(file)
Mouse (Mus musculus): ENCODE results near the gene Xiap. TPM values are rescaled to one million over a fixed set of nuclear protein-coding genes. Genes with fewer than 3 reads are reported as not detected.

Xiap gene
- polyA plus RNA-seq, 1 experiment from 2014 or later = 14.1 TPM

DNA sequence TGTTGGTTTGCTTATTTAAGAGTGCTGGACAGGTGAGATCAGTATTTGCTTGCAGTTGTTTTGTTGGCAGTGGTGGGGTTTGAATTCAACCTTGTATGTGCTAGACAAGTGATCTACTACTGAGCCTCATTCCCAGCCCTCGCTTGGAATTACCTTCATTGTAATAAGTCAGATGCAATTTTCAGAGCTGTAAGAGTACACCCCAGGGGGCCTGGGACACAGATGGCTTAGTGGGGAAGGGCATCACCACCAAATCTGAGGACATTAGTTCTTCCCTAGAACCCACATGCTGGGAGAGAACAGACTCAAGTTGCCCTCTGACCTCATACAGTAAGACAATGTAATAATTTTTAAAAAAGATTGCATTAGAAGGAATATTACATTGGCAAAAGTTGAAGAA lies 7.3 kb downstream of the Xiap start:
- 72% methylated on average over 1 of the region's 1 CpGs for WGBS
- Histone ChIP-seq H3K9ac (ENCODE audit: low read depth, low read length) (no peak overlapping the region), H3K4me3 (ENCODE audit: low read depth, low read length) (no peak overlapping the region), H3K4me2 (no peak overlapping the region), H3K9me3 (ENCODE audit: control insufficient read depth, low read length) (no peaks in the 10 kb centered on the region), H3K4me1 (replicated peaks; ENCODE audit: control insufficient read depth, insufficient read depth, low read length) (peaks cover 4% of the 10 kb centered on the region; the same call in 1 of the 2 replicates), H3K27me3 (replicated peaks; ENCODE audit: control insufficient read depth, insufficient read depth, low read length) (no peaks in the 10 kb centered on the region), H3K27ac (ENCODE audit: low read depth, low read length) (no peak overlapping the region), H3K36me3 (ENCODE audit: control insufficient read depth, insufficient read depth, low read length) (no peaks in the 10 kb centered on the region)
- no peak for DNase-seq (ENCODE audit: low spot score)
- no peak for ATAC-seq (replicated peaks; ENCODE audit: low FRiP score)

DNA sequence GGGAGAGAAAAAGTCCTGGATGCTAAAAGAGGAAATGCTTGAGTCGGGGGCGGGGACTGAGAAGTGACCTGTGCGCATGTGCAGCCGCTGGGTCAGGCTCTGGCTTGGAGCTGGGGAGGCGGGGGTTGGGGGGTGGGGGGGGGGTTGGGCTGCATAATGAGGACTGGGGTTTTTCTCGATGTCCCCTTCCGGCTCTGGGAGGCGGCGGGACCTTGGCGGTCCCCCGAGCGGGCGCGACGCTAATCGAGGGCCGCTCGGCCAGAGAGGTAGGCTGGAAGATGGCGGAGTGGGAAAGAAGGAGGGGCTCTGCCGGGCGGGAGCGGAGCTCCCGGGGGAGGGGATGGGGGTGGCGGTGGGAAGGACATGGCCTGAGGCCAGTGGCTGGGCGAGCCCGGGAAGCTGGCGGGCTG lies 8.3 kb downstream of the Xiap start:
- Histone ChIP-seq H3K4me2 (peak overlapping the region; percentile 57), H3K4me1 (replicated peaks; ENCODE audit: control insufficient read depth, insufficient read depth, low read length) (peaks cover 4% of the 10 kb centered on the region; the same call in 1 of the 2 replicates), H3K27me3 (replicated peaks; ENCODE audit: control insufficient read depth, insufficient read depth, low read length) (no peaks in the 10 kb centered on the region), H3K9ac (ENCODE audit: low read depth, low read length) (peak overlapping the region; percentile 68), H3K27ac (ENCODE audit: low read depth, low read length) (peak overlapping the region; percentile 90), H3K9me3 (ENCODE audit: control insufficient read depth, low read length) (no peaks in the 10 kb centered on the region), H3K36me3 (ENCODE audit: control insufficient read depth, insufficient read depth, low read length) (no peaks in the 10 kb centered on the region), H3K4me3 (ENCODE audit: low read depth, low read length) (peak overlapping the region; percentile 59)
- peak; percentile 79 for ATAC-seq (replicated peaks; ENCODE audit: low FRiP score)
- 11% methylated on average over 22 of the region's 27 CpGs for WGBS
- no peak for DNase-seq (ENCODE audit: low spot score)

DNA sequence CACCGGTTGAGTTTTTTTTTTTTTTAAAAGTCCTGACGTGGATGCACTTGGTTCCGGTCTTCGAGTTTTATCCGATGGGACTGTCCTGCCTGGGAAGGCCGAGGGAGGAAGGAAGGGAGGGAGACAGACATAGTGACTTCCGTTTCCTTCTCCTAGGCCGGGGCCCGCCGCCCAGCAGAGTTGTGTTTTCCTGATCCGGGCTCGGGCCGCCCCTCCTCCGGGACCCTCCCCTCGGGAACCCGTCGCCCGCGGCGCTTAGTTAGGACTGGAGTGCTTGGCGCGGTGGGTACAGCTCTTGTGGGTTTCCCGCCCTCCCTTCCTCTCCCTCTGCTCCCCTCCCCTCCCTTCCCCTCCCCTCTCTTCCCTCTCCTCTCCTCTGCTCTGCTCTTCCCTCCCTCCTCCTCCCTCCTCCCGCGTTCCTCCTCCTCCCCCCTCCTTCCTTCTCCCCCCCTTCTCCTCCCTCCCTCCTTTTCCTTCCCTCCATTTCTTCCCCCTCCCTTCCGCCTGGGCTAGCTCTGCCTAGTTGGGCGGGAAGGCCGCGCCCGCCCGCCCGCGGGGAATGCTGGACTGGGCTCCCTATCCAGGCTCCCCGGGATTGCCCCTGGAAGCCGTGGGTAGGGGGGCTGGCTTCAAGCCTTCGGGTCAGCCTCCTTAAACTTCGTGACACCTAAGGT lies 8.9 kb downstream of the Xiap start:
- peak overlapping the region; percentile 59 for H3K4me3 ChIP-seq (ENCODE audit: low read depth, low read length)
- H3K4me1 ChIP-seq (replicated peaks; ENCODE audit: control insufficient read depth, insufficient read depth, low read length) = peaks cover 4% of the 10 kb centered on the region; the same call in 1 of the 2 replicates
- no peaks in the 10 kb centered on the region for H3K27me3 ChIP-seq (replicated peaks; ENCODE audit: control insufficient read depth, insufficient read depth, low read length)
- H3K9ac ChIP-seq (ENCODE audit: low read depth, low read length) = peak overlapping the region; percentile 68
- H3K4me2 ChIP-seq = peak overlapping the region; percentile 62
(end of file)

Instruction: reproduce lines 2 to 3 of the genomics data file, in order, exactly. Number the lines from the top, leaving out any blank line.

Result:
Xiap gene
- polyA plus RNA-seq, 1 experiment from 2014 or later = 14.1 TPM